Kai Weber - Addicted to Meaning - tcuk 130925 - public

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Addicted to meaning: Mental models for technical communicators

This presentation explores how ‘meaning’ works and how you can create meaningful technical communication. Understanding how and why communication is meaningful can help make your documentation more effective. Based on semantics and mental models, Kai explains:

How users create meaning from documentation
When meaning succeeds – and why it fails so often
Why minimalism works, but FAQs often don’t
And how we all are addicted to meaning

Attendees will get a deeper understanding on their work as Kai puts familiar tech comm methods into new context in a romp of aha-moments.

Published in: Education, Technology
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Kai Weber - Addicted to Meaning - tcuk 130925 - public

  1. 1. ADDICTED TO MEANING MENTAL MODELS FOR TECHNICAL COMMUNICATORS Kai Weber @techwriterkai #TCUK13 25 September 2013
  2. 2. PROGRAM Intro: Who am I and what do I know? 1. What is meaning… … and why should technical communicators care? 2. How does meaning work in communication… … and why does it still fail in tech comm? Semiotics 3. How and why we create meaning… … and how to create meaningful documentation? Mental models
  3. 3. WHO AM I AND WHAT DO I KNOW?
  4. 4. WHAT IS MEANING? Wisdom Knowledge Information Data Don‘t put into fruit salad. It‘s a fruit.
  5. 5. WHAT IS MEANING? Wisdom Knowledge Information Data
  6. 6. WHAT IS MEANING? Wisdom Knowledge Information Data Nothing lasts... Used to be File menu Open, Save, Print Office 2007
  7. 7. WHAT IS MEANING? Wisdom Knowledge Information Data Nothing lasts... Used to be File menu Open, Save, Print Office 2007 MEANING
  8. 8. WHAT IS MEANING?  Can be in information, more valuable in knowledge  Allows us to “connect the dots”  Answers “why should I care?” and “what should I do?”  Turns information into relevant & applicable knowledge
  9. 9. WHY SHOULD TECHNICAL COMMUNICATORS CARE? It’s what we do: Turn information into relevant & applicable knowledge  Know your audience!  Task-oriented documentation
  10. 10. HOW MEANING WORKS IN COMMUNICATION  Shannon & Weaver (1949) – process theory Omits meaning!
  11. 11. Sender Receiver  Fiske (1990) – semiotics HOW MEANING WORKS IN COMMUNICATION Messages Conventions Media
  12. 12.  Fiske (1990) – semiotics HOW MEANING WORKS IN COMMUNICATION Messages Conventions Media In semiotics… In tech comm… Represent “stuff” arbitrarily Clarify w/ definitions & glossary Include or exclude groups Can ensure comprehensibility Allow or restrict feedback Invite feedback & collaboration
  13. 13. WHY DOES MEANING FAIL IN TECH COMM?  Aren’t message, conventions, and media clear?  von Foerster (1949ff.) – radical constructivism  There is no meaning but the one created by the reader.  Each individual situation is a new beginning, another page one …which is why FAQs fail.
  14. 14. HOW WE CREATE MEANING We compare each individual situation… … with personal past experience… … by matching… Mental models  Semi-consciously selected, incomplete images  What (we think) we understand of the world  How we face the world: Options? Solutions? Confidence?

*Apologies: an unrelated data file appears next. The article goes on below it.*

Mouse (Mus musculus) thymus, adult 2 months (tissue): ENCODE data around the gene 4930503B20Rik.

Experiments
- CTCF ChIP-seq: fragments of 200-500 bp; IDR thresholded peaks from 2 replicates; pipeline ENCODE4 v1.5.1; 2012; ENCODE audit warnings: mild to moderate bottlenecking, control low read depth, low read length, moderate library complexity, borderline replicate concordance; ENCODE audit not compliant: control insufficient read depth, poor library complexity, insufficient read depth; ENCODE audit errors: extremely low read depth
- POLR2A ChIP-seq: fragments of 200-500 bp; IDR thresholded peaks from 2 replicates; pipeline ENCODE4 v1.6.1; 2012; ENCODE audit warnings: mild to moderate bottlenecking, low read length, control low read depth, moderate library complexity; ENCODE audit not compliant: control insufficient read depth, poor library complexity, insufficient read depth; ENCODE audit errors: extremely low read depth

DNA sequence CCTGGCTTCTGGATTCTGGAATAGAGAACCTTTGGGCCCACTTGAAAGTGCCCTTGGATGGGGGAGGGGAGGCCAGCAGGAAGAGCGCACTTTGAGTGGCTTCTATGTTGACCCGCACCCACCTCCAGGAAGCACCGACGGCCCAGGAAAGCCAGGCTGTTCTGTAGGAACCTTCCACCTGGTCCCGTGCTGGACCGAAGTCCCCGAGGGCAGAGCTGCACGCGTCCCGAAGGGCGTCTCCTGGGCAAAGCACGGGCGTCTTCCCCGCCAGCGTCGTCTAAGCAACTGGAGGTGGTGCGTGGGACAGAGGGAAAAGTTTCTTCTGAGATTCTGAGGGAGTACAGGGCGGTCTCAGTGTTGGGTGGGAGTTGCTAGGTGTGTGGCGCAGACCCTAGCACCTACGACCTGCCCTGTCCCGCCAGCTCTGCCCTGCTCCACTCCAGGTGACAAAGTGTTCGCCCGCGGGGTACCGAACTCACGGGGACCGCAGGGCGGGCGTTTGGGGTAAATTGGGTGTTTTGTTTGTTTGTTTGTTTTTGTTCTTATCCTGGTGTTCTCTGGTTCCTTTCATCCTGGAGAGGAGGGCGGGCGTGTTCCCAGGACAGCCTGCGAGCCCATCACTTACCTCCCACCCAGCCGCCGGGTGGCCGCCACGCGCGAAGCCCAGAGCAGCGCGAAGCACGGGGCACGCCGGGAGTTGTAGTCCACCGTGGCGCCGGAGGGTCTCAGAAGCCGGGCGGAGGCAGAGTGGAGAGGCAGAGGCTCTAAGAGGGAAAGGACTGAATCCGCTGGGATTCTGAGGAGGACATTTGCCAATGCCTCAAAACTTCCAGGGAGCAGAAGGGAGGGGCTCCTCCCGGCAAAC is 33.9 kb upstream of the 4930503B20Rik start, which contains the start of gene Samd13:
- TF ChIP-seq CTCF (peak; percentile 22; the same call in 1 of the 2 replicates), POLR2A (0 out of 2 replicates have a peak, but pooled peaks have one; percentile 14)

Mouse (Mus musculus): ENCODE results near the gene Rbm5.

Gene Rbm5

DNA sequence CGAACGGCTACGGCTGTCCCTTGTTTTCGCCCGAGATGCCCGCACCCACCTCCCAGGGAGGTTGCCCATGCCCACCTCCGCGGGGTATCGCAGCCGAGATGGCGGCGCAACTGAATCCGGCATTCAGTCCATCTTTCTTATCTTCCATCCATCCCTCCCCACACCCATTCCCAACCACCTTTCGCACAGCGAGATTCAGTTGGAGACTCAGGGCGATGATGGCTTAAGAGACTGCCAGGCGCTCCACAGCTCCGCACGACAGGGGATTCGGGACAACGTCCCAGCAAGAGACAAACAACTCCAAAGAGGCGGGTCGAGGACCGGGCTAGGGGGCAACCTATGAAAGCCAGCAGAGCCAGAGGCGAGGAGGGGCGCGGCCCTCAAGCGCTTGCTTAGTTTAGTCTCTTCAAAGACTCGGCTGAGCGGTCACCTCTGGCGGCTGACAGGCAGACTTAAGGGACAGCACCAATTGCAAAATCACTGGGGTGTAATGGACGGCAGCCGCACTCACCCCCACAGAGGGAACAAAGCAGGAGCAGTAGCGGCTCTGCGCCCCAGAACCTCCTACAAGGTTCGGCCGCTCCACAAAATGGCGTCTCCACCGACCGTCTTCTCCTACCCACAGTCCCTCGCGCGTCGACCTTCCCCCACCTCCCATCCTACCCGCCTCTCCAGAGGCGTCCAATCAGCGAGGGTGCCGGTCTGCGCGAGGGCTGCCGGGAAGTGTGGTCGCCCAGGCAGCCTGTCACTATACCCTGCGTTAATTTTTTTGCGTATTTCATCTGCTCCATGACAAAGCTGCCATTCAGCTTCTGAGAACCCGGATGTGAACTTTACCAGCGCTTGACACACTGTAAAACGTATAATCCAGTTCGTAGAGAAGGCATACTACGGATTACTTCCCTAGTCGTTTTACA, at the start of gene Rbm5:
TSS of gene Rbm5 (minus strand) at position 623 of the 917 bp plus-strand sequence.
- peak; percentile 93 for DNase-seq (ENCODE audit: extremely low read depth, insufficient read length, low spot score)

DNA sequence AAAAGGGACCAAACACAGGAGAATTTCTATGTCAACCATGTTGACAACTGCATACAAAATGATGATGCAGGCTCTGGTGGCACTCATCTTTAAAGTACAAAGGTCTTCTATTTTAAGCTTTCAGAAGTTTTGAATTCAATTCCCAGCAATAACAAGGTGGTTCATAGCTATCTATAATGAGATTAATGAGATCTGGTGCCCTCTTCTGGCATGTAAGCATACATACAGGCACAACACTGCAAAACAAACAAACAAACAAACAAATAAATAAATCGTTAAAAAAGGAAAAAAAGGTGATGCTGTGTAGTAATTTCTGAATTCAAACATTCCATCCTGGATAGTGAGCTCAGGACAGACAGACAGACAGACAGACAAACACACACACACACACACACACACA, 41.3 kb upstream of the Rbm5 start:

15. 15. HOW WE CREATE MEANING
  16. 16. HOW WE CREATE MEANING
  17. 17. HOW WE CREATE MEANING Imagecredit:jwarletta
  18. 18. HOW WE CREATE MEANING
  19. 19. HOW WE CREATE MEANING Mental models  Flexible and adaptable, within limits  Support meaningful knowledge  How we approach a task  How we react to a problem  How we look for help  Inert, uncontrollable
  20. 20. HOW WE CREATE MEANING Mental models  Flexible and adaptable, within limits  Support meaningful knowledge  How we approach a task  How we react to a problem  How we look for help  Inert, uncontrollable  In tech comm: Designer vs. user  Norman (1988)
  21. 21. WHY WE CREATE MEANING We are addicted to meaning!  Conspiracy theories  Pop lyrics, “mondegreens”  Logos  Janoff (1977) Image credit: Marcin Wichary
  22. 22. WHY WE CREATE MEANING We are addicted to meaning!  Because we want to understand and do stuff: What does this mean? How does this work?  Because we seek order: How does this hang together? How to connect the dots?
  23. 23. WHAT IS MEANINGFUL USER ASSISTANCE? 1. Relevant to user, applicable to situation 2. Or a way ahead, a workaround 3. Or an explanation 4. Or even understanding and sympathy
  24. 24. HOW TO CREATE MEANINGFUL USER ASSISTANCE Meaning needs understanding (cognition and empathy) 1. Understanding your audience 2. Understanding semantics 3. Understanding mental models
  25. 25. HOW TO CREATE MEANINGFUL USER ASSISTANCE Understanding your audience 1. Help users connect the dots. 2. Beyond information, deliver applicable knowledge. 3. Beyond the “how”, include the “why”.
  26. 26. HOW TO CREATE MEANINGFUL USER ASSISTANCE Understanding semantics 1. Messages are best clear and consistent. 2. Conventions are best inclusive. 3. Media are best serving people’s communication. 4. Receivers need “random access”.
  27. 27. HOW TO CREATE MEANINGFUL USER ASSISTANCE Understanding mental models 1. Translate designer’s model into users’ models. 2. Observe diverse audiences. 3. Support with options, solutions, and confidence. 4. Invite to explore; don’t teach to control.
  28. 28. BETTER GRASP ON MENTAL MODELS...?
  29. 29. FURTHER READING AND SOURCES 1. DIKW Pyramid 2. Shannon & Weaver’s process theory (1949) 3. Fiske on semiotics (1990) (chapters 3 & 4) 4. Mental models  in user interfaces  Norman: The Design of Everyday Things (1988) 5. Mondegreens in pop lyrics; Phil Collins’s “In the Air Tonight” 6. Janoff, designing the Apple logo (1977) 7. Carroll on minimalism (1998), (esp. chapter 2)
  30. 30. THANK YOU! KEEP IN TOUCH! kaiweber.wordpress.com @techwriterkai

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